Man, this movie blows. In the 1933 King Kong, the islanders’ capture of Anne Darrow led to 30 solid minutes of chases, dinosaur fights, and monster rampages, all realized by Willis O’Brien’s groundbreaking stop-motion animation and some of the best image-compositing work in cinema history. This version, on the other hand, gives us a man in a gorilla suit. Okay, so it’s a Rick Baker gorilla suit, and Baker’s gorilla suits have always been the finest in the world, but it’s still a goddamned gorilla suit, and at no point is that ever not obvious! And the incredibly exciting pursuit of Kong through the jungle has been truncated to two incredibly lame set-pieces: the log-bridge scene, and a battle between Kong and one of the worst rubber snakes ever built by a professional special effects crew. These two scenes show up the technical deficiencies of the Di Laurentiis King Kong like nothing else does. In the log scene, the effects team mainly shows the three elements of the action— Kong, the men on the log, and Prescott taking cover in the crevice on the cliff-face a few yards below— individually, rather than go through the effort expended by O’Brien 43 years before, and present all three in a single amazing shot. The snake fight scene is this King Kong’s surrogate for all of O’Brien’s awe-inspiring monster battles, and falls even flatter than the log scene. The snake itself is outright embarrassing; I bought equally convincing rubber snakes from the Kresgie’s toy department when I was eight years old. And what’s more, the interaction between it and Kong is in the vein of Bela Lugosi’s climactic grapple with the octopus in Bride of the Monster. Rick Baker (inside the monkey suit) just holds onto the snake and waves it around, pretending to struggle with it!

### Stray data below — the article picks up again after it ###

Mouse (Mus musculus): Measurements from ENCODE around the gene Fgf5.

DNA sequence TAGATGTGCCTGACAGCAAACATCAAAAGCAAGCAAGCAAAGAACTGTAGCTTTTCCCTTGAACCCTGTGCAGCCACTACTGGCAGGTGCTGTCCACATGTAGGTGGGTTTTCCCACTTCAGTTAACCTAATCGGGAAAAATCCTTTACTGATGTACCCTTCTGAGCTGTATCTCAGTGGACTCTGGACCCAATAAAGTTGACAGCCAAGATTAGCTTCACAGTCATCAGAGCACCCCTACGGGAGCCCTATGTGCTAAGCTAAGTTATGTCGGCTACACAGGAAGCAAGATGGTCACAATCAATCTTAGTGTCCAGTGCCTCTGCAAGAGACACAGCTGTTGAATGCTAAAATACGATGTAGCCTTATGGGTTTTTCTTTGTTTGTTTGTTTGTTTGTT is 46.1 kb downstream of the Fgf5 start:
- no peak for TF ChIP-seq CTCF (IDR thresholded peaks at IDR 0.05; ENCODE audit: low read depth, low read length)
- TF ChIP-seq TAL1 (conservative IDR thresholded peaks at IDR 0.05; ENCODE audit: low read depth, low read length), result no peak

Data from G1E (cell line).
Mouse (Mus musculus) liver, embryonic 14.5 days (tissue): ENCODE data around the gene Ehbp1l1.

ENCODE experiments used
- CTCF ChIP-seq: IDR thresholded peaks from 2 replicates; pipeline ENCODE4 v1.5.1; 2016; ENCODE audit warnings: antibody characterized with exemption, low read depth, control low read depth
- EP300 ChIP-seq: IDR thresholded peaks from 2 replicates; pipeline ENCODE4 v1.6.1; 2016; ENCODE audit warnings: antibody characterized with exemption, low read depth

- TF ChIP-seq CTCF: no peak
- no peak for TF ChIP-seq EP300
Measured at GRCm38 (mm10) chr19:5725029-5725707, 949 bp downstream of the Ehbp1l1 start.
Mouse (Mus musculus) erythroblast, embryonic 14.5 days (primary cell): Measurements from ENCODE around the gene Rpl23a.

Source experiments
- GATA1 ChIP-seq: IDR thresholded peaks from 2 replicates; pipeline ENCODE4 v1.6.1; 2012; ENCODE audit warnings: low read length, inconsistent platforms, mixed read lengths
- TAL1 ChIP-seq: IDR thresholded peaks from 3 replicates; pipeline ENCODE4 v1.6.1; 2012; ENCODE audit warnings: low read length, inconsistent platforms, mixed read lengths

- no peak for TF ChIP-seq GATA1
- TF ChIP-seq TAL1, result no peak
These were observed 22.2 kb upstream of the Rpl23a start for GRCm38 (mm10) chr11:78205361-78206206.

So with scarcely any monster action going on, what do the filmmakers give us instead during this phase of the movie? Fucking love scenes between Dwan and the ape, that’s what!!!! These go on forever, and feature some unbelievably bad dialogue. Here’s one particularly stellar example, as Dwan confronts her giant captor for the first time:

     “You goddamn chauvinist pig ape! You wanna eat me?! Then go ahead and eat me! Eat me!!!! Choke on me!!!!” Dwan screams, as she whacks Kong on the nose and upper lip with all the strength her scrawny little arms can muster. Then suddenly, it sinks in what an incredibly bad idea this outburst probably is, and she changes her tune.

     “Oh, wait... I didn’t mean that, honest I didn’t. Sometimes I get too physical. It’s a sign of insecurity, you know? Like when you knock over trees. Nice ape. Nice, sweet, sweet monkey... You and I are gonna be great friends, I can tell. I’m a Libra— what sign are you? No, don’t tell me... I bet you’re an Aries, aren’t you? Oh, that’s wonderful...”

     I hasten to remind you that this is a woman who would go on to win Oscars.

     Sooner or later, though, Jack catches up to Kong, and sneaks off with Dwan while the ape is busy with that shitty snake. Meanwhile, back at the wall, Wilson has been informed by his pet scientist that the oil on the island isn’t done “cooking” yet, and won’t be commercially usable for at least 10,000 years. So it’s a good thing Wilson already sent that message back to Petrox trumpeting that he was “bringing back the big one,” huh? With no oil to show for his troubles (or for the lives of most of his men), Wilson tries to salvage the situation by bringing back Kong instead, on the theory that the giant ape will be of use as part of an advertising campaign. Yeah. Sure. Whatever. A few days and two dozen barrels of chloroform later (and note, while we’re at it, that the islanders are entirely, inexplicably absent from this desultory version of Kong’s attack on the Great Wall), Kong is locked in the hold of a Petrox tanker, making sail for New York City.